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Bolles First High School in Southeast to Acquire Anatomage Table

Tuesday, March 14, 2017   (0 Comments)
Posted by: DCMS
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Bolles First High School in Southeast to Acquire Anatomage Table


The Bolles School in Jacksonville, Florida will be one of just three private high schools in the world – and the only high school in the Southeast – to own an Anatomage table. The highly advanced human dissection table and anatomy visualization system is typically – if not exclusively – seen in hospital or university settings. The only other Anatomage table in Northeast Florida is at The Mayo Clinic, which utilizes one for medical training at the Weaver Simulation Center.


Nancy Hazzard, Chair of the Bolles Science Department who also teaches Anatomy, said the $78,000 acquisition benefits and enhances the entire Bolles academic experience.


“We are thrilled to be one of the few high schools in the world to own one of these incredible tools of science,” Hazzard said. “Students will have learning experiences with the table that are usually beyond the normal scope of high school students, it will be an incomparable experience for them. On behalf of the Bolles Science Department, I would like to say that we are profoundly ecstatic about the future learning opportunities this table provides our community – in all areas of science, in all levels of learning and for students on all campuses.”


The table is expected to be installed at The Bolles School in late March or early April. It will be located in a special niche in the Physics Lab in Schultz Hall on the Bolles Upper School San Jose Campus.


Bolles Director of Student Activities and Anatomy Teacher Piper Moyer-Shad said the table will help students better understand how the human body works.


“It is a virtual dissection table based on human cadavers, which students wouldn’t normally see, usually they are looking at 3-D renderings or computer generated images,” Moyer-Shad said. “What it will do for our students is to help them visualize how the body’s component parts fit and work together. Additionally, they will better be able to visualize relationships between anatomical aspects of the body and to view connections between body systems.”


The Anatomage table is a staple resource of leading medical schools, healthcare institutions and universities all over the world and has been featured in TEDTalk Conferences, on PBS and medical journals, according to the company. Table users are able to visualize a fully segmented human 3D anatomy system with accuracy and allows for exploration and learning of human anatomy “beyond what any cadaver could offer.”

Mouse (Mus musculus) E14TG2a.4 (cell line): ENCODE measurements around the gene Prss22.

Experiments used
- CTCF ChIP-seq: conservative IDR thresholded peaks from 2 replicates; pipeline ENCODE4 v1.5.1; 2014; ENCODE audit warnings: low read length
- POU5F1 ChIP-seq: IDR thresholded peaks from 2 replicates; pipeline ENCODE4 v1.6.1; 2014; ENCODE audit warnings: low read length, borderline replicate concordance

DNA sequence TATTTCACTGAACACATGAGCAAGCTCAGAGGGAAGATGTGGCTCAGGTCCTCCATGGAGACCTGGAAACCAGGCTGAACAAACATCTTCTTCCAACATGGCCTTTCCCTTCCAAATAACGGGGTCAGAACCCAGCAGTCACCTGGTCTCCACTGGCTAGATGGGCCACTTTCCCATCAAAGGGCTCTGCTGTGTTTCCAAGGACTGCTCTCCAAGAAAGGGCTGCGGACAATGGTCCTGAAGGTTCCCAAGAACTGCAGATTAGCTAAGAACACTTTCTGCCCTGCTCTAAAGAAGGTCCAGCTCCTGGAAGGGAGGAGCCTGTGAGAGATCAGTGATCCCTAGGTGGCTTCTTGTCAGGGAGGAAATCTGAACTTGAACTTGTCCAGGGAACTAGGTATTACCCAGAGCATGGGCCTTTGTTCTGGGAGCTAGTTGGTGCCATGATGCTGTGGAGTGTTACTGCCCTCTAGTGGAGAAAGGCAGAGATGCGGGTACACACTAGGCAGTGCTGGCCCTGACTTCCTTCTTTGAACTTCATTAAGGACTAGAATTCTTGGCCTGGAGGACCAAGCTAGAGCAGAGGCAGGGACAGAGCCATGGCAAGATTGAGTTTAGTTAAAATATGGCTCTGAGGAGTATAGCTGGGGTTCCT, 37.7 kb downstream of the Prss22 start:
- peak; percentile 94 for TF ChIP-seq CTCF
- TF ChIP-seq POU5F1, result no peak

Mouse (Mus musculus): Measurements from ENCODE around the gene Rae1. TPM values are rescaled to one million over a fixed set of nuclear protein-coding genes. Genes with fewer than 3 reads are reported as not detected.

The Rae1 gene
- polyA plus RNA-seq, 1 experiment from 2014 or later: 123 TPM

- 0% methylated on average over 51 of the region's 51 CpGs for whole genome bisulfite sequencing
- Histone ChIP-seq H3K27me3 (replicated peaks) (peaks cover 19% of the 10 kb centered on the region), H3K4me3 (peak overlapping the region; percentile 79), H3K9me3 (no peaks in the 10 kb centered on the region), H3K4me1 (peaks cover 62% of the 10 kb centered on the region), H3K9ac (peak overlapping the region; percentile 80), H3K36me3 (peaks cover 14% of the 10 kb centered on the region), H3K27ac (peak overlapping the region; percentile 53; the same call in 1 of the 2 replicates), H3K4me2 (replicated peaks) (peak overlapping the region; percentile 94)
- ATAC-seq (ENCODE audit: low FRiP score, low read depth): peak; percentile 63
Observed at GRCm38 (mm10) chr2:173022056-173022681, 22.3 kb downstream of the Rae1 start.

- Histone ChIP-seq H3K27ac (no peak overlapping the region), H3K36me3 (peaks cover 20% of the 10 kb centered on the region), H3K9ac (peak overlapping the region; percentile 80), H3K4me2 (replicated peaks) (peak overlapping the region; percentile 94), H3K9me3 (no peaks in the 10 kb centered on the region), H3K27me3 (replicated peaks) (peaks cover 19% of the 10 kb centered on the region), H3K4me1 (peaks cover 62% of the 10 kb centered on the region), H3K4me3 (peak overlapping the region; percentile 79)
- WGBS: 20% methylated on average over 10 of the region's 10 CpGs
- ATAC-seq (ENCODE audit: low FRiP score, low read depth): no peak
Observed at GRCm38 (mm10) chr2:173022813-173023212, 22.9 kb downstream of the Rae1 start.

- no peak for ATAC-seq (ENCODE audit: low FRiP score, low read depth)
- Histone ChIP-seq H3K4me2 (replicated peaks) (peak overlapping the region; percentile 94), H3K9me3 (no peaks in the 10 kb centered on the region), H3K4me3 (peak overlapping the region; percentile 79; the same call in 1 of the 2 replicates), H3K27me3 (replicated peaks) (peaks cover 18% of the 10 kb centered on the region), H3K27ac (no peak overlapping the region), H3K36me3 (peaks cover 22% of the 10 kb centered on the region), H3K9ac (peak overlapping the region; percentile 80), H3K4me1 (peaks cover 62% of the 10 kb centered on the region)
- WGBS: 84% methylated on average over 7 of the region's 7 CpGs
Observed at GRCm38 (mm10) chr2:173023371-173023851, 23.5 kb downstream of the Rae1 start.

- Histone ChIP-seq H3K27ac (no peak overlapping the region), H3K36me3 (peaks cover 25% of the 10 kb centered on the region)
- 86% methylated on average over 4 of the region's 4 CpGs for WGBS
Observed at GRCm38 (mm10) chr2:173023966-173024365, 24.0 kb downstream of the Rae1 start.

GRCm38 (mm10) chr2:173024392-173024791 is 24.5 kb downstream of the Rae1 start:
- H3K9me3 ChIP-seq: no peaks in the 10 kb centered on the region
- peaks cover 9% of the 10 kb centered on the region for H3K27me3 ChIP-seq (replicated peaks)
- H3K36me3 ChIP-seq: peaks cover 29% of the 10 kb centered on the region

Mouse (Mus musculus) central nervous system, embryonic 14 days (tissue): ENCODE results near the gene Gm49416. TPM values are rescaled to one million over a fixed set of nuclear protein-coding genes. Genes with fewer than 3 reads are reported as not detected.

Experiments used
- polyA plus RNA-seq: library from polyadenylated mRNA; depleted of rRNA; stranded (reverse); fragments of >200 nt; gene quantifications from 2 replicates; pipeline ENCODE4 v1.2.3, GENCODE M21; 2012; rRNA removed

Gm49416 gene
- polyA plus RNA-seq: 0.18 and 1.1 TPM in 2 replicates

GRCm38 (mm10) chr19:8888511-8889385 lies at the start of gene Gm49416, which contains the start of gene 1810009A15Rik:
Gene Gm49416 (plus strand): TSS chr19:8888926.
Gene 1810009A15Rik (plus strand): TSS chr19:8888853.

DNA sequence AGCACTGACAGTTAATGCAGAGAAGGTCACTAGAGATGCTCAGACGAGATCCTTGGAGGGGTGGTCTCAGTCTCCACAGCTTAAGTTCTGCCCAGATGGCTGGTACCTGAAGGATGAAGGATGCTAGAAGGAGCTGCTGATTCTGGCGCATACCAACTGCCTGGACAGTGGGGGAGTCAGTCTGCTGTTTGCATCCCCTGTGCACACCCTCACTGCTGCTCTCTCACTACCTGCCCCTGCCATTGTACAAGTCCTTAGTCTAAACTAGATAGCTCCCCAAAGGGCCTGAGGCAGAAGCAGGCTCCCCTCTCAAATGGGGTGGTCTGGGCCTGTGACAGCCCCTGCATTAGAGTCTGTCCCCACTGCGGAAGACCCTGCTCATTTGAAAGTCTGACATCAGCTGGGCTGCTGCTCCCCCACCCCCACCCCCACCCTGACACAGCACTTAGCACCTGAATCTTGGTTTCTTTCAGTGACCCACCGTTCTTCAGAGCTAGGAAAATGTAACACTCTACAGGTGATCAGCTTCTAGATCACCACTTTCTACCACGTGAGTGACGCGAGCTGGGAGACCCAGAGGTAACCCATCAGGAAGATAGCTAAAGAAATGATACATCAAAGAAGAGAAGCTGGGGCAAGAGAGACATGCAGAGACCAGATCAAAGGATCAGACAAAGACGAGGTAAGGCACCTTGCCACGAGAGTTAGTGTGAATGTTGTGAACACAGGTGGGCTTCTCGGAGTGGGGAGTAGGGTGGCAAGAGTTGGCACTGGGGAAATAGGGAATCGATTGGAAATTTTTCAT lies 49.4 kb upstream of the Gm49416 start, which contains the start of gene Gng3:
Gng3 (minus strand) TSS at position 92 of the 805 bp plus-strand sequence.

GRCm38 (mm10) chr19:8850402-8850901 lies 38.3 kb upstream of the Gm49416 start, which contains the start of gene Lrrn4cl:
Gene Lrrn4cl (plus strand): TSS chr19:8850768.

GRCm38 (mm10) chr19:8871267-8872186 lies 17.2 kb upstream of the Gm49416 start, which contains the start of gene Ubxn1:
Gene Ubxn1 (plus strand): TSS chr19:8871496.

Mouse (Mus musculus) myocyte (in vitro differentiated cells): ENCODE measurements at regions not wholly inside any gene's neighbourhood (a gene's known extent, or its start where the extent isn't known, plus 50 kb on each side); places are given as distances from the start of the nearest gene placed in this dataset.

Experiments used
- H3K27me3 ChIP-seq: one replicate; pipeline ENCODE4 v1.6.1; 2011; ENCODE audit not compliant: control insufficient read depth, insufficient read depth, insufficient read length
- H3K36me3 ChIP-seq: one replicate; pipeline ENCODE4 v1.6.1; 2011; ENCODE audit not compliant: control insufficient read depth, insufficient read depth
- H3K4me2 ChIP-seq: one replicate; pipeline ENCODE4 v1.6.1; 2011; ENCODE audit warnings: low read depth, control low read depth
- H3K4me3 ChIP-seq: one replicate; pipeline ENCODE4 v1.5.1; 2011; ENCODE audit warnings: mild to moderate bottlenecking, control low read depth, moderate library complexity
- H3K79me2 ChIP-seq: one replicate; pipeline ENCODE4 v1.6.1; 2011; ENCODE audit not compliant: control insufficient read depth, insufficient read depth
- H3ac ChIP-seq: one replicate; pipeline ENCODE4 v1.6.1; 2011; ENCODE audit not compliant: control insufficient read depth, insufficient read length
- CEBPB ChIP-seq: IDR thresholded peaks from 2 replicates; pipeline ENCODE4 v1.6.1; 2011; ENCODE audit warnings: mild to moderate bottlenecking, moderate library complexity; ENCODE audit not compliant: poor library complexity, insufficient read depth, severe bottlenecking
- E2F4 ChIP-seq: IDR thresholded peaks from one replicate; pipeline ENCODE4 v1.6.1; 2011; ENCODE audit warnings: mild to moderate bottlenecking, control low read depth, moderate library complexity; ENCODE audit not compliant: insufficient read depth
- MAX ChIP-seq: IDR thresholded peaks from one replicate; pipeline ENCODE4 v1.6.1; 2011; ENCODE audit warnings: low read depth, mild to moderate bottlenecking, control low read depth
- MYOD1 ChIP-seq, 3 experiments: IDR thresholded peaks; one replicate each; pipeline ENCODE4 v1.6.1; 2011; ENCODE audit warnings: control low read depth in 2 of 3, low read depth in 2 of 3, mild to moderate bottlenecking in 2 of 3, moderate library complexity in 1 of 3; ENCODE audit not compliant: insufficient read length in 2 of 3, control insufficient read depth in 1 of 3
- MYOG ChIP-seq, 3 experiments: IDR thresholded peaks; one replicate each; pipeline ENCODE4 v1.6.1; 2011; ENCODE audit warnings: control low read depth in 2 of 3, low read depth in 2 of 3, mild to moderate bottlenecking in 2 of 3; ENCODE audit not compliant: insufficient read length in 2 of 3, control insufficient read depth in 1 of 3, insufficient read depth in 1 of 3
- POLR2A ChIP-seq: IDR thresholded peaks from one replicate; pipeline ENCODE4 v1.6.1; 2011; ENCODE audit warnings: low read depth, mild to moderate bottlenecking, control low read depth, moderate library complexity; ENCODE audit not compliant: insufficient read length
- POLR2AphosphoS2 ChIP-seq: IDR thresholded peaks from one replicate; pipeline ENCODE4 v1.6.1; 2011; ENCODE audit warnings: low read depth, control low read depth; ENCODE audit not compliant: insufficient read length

“I also see the table as a way for teachers to implement new connections in the Life Sciences with their students,” Hazzard said. “They will be able to visualize features of the anatomical aspects of the body, see selected abnormalities in the body, and learn how these unique perspectives can enrich their classes.”  


The first Bolles students to utilize the table will be upper school students taking classes in Anatomy, AP Biology and Biology. Eventually, department leaders and teachers will make the table available to lower and middle school science students via lab visits, where students will get to experience the table’s hands-on learning opportunities. In the coming years, Moyer-Shad will act as an auxiliary liaison for Bolles’ feeder schools, partner schools and other medical-based magnet schools in Northeast Florida that might not otherwise have the resources to learn from the table. Bolles also is considering ways the table can be a resource for local healthcare professionals during summer workshops.


Bolles Anatomy students, as well as several Bolles faculty and administrators, have visited Mayo’s SIM Center biannually during the past two years as part of an educational partnership Bolles and Mayo established in recent years. The Anatomage table is always one of the highlights of the experience.


The Bolles Science Department expects the table will inspire students to explore a deeper education in medicine and science. Moyer-Shad said one student who had shadowed physicians in past summers finally “got it” after using the table at Mayo Clinic. That student is now committed to a pursuit of medical studies in college.


(Photo credit: Mayo Clinic Weaver Simulation Center)


The Bolles School is a co-educational college preparatory day and boarding school serving students on four campuses in grades pre-kindergarten through twelve.